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How to Grow Rhubarb from Seed or Crowns

Growing rhubarb can be one of the easiest things to grow in the home garden. Because it grows in a wide range of garden zones, this low maintenance plant can give you many, many years of harvests. 

Rhubarb is a perennial vegetable that does well in garden zones 3 to 8. It is even considered an early spring harvester in Alaska!  That being said, rhubarb can be grown from seed as an annual in zone 9. 

rhubarb plant

Growing Conditions for Rhubarb

Rhubarb plants are adaptable, large plants that will grow in a variety of climates and soil conditions. However, like all plants it will grow best when given the right conditions. 

  • Full Sun – Rhubarb prefers full sun, although it can do well in partial shade too.
  • Well-Drained Soil – Be sure the ground is not soggy. New plants need to be watered well, but the soil needs good drainage so they don’t get root rot.
  • Fertile Soil – Like all edible perennials, rhubarb plans are heavy feeders. Make sure there is plenty of organic matter in the soil and add a thick layer of compost each fall.
  • Spacing – Given the right conditions, rhubarb plants can grow up to 4 feet wide and tall, and live for 20 years. So, be sure to plant them where they have room to grow.

Growing Rhubarb from Seed

It is possible to plant rhubarb from seed, but you will typically need to wait until at least their third year of growing before you get your first harvest. That being said, if you are growing rhubarb in a warmer climate as an annual, it’s a good idea to grow rhubarb from seed as it’s much more cost effective.

If you already grow rhubarb and want to inexpensively expand your patch, saving seeds from your own plants is a great option. Just know that the new plants will not be identical to the parent plants. Like most perennials, rhubarb doesn’t grow true to seed, which is not necessarily a bad thing. However,  unlike a plant like apples, rhubarb grown from seeds will be very similar to the rhubarb the seeds were collected from. So, there’s very little risk involved in saving your own rhubarb seed to grow.

If you need to buy seeds, “Victoria Rhubarb” is an open-pollinated heirloom variety and is not overly stringy. We highly recommend MI Gardener for your seeds. Because it’s a heirloom plant and not a hybrid, they will grow true to seed.

In colder climates (gardening zones 3-8), start seeds indoors 8-10 weeks before your average last frost date. Keep seedlings moist but not over wet to avoid root rot. Be prepared to transplant seedlings about 2 weeks before your average last frost as can handle a bit of frost. Harden off plants by putting them outside during the day and on warmer night before planting them outside.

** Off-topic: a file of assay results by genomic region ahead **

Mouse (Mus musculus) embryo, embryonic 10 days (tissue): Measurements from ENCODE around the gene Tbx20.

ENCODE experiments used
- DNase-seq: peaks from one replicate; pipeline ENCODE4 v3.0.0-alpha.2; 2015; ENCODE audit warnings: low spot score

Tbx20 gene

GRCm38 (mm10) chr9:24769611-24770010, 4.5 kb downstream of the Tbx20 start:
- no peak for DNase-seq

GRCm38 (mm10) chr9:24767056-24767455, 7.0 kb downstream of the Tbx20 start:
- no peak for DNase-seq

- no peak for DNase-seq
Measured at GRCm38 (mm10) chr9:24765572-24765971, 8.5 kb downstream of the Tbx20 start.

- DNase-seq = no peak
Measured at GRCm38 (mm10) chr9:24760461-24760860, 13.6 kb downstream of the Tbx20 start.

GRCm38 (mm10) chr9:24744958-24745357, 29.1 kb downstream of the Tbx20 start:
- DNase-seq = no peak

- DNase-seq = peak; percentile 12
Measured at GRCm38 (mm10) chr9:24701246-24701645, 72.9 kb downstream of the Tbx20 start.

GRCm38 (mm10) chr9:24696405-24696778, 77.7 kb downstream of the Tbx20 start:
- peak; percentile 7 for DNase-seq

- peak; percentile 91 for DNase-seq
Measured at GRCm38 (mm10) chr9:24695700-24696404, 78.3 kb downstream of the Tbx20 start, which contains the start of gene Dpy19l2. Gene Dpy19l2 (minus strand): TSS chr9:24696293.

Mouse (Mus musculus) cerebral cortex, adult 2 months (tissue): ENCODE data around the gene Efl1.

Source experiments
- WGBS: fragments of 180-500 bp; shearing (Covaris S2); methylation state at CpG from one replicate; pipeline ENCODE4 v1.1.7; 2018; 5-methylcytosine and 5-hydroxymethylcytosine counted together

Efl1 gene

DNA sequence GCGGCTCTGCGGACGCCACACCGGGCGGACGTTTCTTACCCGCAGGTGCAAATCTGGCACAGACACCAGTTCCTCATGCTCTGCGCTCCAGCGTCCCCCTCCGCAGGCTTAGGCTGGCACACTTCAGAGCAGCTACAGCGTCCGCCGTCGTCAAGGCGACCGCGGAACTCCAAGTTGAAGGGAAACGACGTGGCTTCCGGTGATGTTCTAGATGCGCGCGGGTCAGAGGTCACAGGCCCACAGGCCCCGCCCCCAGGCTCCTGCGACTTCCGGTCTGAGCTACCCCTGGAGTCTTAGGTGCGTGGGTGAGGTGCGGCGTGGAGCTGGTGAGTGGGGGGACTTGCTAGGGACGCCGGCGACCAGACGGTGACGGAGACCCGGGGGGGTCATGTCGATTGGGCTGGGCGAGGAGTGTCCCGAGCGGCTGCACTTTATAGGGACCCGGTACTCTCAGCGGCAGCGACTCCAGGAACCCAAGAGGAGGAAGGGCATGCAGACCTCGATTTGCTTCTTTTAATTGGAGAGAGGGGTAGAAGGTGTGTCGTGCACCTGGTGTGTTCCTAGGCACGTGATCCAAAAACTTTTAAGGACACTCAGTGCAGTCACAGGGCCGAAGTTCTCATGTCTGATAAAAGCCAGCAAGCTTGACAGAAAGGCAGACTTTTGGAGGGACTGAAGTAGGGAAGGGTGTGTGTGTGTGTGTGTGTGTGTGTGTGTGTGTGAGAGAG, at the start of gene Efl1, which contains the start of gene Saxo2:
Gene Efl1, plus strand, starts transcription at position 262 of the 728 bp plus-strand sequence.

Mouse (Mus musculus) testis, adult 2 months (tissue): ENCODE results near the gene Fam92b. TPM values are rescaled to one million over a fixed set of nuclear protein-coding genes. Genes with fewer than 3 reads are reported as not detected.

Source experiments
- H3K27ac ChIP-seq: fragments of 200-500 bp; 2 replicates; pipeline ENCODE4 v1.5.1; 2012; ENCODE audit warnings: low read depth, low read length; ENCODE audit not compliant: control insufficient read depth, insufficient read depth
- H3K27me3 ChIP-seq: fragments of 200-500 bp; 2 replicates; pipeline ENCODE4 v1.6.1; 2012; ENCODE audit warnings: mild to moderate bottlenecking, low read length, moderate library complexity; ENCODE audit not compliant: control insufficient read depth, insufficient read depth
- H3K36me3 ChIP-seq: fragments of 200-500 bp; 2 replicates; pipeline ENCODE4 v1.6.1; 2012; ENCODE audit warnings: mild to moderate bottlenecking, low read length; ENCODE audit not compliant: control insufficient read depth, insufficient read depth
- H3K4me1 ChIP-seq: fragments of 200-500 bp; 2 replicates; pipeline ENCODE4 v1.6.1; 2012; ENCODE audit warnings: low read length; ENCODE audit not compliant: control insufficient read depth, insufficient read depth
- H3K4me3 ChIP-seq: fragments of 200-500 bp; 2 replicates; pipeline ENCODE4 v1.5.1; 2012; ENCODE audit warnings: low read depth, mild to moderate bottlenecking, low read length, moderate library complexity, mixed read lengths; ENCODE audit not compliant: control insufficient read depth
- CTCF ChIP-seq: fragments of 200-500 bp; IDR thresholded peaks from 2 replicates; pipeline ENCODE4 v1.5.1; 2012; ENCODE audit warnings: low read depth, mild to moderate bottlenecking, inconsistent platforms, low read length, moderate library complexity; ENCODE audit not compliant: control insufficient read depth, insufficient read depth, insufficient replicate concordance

In zone 9 start rhubarb seeds in August to grow over winter, keeping the soil moist but not overly wet. Transplant the seedlings when the plants are about 4-inches tall and have 3-5 leaves. This should be in late September or early October as rhubarb is a cool-season crop. 

rhubarb flower stalk

Planting Rhubarb Plants

The easiest way to add rhubarb to your garden is by dividing mature plants. As rhubarb gets older, diving the plants will help ensure stalks stay thick. Divide the rhubarb crowns at the beginning of spring, just as new growth is starting to form. Use a clean, sharp shovel to divide the plant, typically in half or thirds for larger established plants. Just ensure each section has at least two stalks. This can also be done in late fall, after the plant has gone dormant, but spring is the best time to divide rhubarb plants.

If you don’t have a rhubarb patch to divide, your local garden center will sell rhubarb crowns and sometimes plants for easy transplanting. These can be planted as soon as the soil is workable in the spring.

Divided plants and transplants can be harvested on their second year. This will allow the young plants to grow a good root system. 

Rhubarb Crown Varieties 

The different varieties of rhubarb have different intensities of red and fibrous stalks, as well as sizes. It’s probably best to ask someone who is growing rhubarb in your area, which variety does best. Rhubarb, especially when you need to buy crowns, is a commitment of time and money. 

“Crimson Red” rhubarb stalks grow up to 36″ long and are typically not stringy.

“Canada Red” is often considered sweeter and is a smaller plant. The stalks are a bright ruby red.

“Crimson Cherry Rhubarb” has deep red stalks and is said to grow in garden zones 2 through 9.

“MacDonald Rhubarb” is resistant to crown rot and has a partial red/ green stalk.

“Valentine Rhubarb” has bright red stalks and typically has very few to no flower (seed) stalks.

Planting rhubarb crowns

Growing Rhubarb